Missed us? Catch up on a summers worth of DH

This week’s DH on Campus email was JAM PACKED with a summer’s worth of Digital Humanities. Check out the latest news in the field, new tutorials and guides, and a long list of DH related jobs.

And, join our mailing list to get more news all quarter long.

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THIS SUMMER IN DH
A long, unorganized list of things to catch up on!

The Digital in the Humanities: A Special Interview Series” Los Angeles Review of Books

There is a lot of competition for the biggest DH conversation of the summer, but the LARB interview series is *perhaps* at the lead. Leading DH practitioners, supporters, and critics weigh in on the state of the field, the popular frustrations with DH, and work being done. The best contribution of the series might be its recognition of just how big the DH umbrella is. As they write, “‘digital humanities’ seems astoundingly inappropriate for an area of study that includes, on one hand, computational research, digital reading and writing platforms, digital pedagogy, open-access publishing, augmented texts, and literary databases, and on the other, media archaeology and theories of networks, gaming, and wares both hard and soft.”

The election: in tweets 

David Robinson, “Text analysis of Trump’s tweets confirms he writes only the (angrier) Android half”
Have you seen this data analysis of Trump’s tweets? Data scientist David Robinson, analyzed Trump’s Twitter feed to argue that when Trump tweets himself, he uses more bombastic language than when someone from his campaign tweets. On the one hand – more computational nonsense confirming common sense. On the other – a well articulated and executed case study in data analysis. Worth a read.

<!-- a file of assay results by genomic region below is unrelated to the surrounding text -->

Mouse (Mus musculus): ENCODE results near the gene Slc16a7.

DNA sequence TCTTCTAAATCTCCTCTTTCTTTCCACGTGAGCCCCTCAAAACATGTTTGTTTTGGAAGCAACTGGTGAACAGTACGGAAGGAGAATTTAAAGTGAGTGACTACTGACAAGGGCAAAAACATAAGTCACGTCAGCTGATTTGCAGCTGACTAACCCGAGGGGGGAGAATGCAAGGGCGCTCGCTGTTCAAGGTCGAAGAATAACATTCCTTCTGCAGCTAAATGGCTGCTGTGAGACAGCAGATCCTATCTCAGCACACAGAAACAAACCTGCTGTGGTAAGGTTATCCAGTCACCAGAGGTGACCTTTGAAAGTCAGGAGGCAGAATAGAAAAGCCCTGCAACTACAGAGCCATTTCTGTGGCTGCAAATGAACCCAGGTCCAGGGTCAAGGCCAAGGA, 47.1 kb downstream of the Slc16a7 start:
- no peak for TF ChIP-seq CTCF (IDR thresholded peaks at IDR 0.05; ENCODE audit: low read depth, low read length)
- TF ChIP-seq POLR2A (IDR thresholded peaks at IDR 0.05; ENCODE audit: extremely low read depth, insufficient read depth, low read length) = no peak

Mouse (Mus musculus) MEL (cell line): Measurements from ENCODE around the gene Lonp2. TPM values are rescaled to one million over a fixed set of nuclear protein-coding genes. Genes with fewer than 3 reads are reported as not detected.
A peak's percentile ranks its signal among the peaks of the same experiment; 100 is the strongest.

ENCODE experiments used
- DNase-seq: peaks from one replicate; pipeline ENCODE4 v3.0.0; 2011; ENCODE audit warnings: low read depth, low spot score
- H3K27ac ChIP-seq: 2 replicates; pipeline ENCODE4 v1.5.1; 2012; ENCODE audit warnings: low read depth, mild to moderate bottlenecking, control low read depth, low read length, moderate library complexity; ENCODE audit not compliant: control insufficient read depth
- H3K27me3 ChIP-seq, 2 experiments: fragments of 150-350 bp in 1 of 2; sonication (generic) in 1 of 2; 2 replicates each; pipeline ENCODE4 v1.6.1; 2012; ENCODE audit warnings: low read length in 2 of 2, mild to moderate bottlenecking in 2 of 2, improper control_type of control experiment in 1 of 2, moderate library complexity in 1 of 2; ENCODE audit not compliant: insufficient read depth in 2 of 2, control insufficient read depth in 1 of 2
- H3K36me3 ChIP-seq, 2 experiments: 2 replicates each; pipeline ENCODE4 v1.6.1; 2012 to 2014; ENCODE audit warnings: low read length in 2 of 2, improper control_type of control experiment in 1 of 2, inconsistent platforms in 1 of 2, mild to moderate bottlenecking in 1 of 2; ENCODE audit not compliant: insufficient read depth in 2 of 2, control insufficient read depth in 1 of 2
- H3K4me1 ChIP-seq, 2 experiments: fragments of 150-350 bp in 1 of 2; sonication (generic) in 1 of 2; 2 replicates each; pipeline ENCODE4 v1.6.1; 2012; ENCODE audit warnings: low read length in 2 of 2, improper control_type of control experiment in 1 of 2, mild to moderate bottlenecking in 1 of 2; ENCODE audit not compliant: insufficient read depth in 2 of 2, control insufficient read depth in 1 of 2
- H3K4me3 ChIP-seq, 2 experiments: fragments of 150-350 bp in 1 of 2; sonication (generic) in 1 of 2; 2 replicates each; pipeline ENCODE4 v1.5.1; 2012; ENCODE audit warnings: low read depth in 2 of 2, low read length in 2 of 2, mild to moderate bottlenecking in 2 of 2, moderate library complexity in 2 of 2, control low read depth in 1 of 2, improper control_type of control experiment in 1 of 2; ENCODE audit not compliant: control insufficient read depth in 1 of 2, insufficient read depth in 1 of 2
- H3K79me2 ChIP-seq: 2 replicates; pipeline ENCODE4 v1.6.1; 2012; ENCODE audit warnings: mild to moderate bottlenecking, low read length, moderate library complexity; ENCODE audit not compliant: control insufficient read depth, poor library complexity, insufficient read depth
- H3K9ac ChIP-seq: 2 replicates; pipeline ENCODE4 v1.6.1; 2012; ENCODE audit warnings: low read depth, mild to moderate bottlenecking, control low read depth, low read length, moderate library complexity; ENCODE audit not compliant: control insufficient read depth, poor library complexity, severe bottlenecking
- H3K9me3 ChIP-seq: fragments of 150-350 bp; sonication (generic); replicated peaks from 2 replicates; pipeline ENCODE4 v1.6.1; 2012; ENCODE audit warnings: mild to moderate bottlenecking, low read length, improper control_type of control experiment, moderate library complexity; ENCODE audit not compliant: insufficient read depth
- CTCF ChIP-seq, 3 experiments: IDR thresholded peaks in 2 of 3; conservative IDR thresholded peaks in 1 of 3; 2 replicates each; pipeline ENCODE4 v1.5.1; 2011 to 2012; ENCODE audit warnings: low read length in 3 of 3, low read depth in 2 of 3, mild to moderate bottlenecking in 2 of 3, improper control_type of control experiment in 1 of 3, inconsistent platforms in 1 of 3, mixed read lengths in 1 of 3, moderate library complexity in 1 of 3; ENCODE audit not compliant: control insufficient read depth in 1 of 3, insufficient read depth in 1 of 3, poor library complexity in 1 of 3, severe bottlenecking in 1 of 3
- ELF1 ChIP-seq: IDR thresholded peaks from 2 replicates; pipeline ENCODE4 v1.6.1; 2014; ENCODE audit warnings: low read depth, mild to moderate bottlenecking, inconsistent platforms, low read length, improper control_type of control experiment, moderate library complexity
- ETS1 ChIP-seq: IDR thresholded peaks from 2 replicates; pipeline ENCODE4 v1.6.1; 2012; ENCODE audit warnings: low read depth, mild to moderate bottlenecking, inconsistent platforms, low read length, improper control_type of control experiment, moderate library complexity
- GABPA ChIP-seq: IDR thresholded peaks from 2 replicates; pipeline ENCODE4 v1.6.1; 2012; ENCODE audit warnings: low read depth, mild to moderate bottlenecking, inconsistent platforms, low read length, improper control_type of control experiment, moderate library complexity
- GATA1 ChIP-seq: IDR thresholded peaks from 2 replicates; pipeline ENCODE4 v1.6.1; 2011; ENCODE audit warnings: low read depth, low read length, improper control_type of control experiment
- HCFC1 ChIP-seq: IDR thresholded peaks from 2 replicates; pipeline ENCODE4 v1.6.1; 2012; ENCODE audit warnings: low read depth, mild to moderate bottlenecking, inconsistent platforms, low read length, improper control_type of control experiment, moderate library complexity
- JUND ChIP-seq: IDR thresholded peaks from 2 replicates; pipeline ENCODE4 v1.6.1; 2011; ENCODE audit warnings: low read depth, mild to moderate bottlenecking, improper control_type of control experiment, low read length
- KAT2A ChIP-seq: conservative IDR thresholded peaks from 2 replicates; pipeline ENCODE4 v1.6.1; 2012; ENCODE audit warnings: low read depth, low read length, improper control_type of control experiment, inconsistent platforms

Digital Humanities 2016: Krakow, Poland

In case you missed the Digital Humanities 2016 conference, held in Krakow, Poland, you can check outhundreds of tweets in a series of Storifies, a summary of presentations by Dale Askey, and a reflection on the conference by Andrew Prescott of the University of Glasgow.

New Proposed Guidelines for assessing Digital Scholarship
The Executive Board of the Association for Computers and Humanities have drafted proposedGuidelines for Assessment of Digital Scholarship in Tenure and Promotion. Check them out and comment.

Shelly Leachman, “A World without Humanities
A report on the University of California’s website A report on 4Humanities, an advocacy initiative at the UCs, led by UC Santa Barbara Professor Alan Liu.

The Tate Museum + Artificial Intelligence 

Consider this a follow up to last year’s event about art, creativity and artificial intelligence: how Britain’s Tate Museum is using artificial intelligence to match digitized artwork to contemporary news and photojournalism.

An update on Neatline from UVA Today
Katie McNally reports on Neatline, a spatial-temporal exhibition mapping software at the University of Virginia. Neatline works as a plug in for Omeka and can provide a platform for layering geographic, narrative, and visual meaning.

On “International Big Data Research in the Humanities & Social Science
An interview with Brett Bobley, the Chief Information Officer for the National Endowment for the Humanities, on the Digging for Data research initiative and how he ended up at the NEH.

Digital Humanities In the Library / Of the Library
Check out a special edition of dh+lib! Read especially the introduction by Sarah Potvin, Thomas Padilla and Caitlin Christian-Lamb

DH in the Guardian

– It’s like hitting a painting with a fish“: What can computational analysis tell us about literature?

– A Digital Review of Bjork’s Album: A VR-based album/experience in London from Bjork called “a peculiar affair”

Defying the Nazis VR (Life Magazine)
Step inside a ship carrying child refugees who were fleeing Nazi France in order to find safety and freedom in the United States in 1940.

Where should you/can you publish Open Access?
Thomas Padilla started building a list so that we don’t have to.